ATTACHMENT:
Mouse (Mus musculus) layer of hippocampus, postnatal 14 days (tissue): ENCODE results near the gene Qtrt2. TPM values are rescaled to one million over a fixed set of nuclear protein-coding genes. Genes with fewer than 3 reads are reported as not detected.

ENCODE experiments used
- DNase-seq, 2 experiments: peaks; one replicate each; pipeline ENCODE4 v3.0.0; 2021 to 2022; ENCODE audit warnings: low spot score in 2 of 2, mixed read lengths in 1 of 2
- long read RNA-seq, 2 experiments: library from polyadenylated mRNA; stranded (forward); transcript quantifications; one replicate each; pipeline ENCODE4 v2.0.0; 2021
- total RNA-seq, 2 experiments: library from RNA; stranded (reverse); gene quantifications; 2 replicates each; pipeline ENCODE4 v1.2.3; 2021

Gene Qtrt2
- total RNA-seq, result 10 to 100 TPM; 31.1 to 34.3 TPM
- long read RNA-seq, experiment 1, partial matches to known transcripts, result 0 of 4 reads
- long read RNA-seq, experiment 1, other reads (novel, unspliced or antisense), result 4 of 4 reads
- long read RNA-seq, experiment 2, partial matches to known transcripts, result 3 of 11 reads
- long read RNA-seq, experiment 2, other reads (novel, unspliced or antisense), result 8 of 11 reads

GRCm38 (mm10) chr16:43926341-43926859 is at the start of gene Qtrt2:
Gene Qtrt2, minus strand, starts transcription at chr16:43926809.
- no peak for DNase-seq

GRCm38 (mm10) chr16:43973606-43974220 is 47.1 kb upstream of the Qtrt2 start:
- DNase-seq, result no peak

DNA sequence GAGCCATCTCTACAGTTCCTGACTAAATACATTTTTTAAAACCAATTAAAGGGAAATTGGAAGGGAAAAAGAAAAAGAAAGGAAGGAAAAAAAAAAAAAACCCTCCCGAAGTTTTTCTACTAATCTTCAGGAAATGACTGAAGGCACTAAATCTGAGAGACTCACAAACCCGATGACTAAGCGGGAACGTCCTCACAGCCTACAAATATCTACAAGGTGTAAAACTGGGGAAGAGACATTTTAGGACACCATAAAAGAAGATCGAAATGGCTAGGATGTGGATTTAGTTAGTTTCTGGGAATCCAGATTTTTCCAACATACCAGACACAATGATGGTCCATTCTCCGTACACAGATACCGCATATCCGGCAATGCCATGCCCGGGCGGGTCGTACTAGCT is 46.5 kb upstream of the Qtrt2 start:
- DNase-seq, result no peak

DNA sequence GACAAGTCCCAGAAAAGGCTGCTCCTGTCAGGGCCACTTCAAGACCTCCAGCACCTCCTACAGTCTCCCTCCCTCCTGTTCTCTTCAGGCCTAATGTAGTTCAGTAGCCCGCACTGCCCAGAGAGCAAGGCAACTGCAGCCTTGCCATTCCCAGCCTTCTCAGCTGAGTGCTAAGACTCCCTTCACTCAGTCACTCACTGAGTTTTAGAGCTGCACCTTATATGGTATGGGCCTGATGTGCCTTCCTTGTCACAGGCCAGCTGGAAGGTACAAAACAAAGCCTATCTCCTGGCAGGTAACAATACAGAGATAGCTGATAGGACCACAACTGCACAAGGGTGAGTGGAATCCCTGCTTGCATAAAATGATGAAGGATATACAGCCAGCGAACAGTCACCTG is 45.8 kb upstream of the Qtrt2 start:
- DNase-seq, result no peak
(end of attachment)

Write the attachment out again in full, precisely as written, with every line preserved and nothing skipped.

Mouse (Mus musculus) layer of hippocampus, postnatal 14 days (tissue): ENCODE results near the gene Qtrt2. TPM values are rescaled to one million over a fixed set of nuclear protein-coding genes. Genes with fewer than 3 reads are reported as not detected.

ENCODE experiments used
- DNase-seq, 2 experiments: peaks; one replicate each; pipeline ENCODE4 v3.0.0; 2021 to 2022; ENCODE audit warnings: low spot score in 2 of 2, mixed read lengths in 1 of 2
- long read RNA-seq, 2 experiments: library from polyadenylated mRNA; stranded (forward); transcript quantifications; one replicate each; pipeline ENCODE4 v2.0.0; 2021
- total RNA-seq, 2 experiments: library from RNA; stranded (reverse); gene quantifications; 2 replicates each; pipeline ENCODE4 v1.2.3; 2021

Gene Qtrt2
- total RNA-seq, result 10 to 100 TPM; 31.1 to 34.3 TPM
- long read RNA-seq, experiment 1, partial matches to known transcripts, result 0 of 4 reads
- long read RNA-seq, experiment 1, other reads (novel, unspliced or antisense), result 4 of 4 reads
- long read RNA-seq, experiment 2, partial matches to known transcripts, result 3 of 11 reads
- long read RNA-seq, experiment 2, other reads (novel, unspliced or antisense), result 8 of 11 reads

GRCm38 (mm10) chr16:43926341-43926859 is at the start of gene Qtrt2:
Gene Qtrt2, minus strand, starts transcription at chr16:43926809.
- no peak for DNase-seq

GRCm38 (mm10) chr16:43973606-43974220 is 47.1 kb upstream of the Qtrt2 start:
- DNase-seq, result no peak

DNA sequence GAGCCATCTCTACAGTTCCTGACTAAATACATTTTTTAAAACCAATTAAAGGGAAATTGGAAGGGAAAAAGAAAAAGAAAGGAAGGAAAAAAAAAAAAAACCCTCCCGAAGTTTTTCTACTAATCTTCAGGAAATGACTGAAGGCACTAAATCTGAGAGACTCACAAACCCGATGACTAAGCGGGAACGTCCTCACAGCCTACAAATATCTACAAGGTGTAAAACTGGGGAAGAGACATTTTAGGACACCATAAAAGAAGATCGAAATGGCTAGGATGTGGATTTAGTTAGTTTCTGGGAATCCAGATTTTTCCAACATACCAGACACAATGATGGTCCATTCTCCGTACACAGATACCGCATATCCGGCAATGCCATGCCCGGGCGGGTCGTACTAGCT is 46.5 kb upstream of the Qtrt2 start:
- DNase-seq, result no peak

DNA sequence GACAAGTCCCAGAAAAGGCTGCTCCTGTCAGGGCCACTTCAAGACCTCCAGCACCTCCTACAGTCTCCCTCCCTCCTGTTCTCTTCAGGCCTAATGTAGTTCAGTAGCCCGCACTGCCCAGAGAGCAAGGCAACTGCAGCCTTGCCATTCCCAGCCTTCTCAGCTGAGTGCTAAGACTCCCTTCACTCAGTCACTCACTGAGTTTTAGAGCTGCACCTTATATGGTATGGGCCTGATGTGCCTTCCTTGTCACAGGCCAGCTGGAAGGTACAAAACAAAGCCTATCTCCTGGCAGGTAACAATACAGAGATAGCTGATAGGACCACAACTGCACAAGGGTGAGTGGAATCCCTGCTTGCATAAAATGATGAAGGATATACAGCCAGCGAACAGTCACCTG is 45.8 kb upstream of the Qtrt2 start:
- DNase-seq, result no peak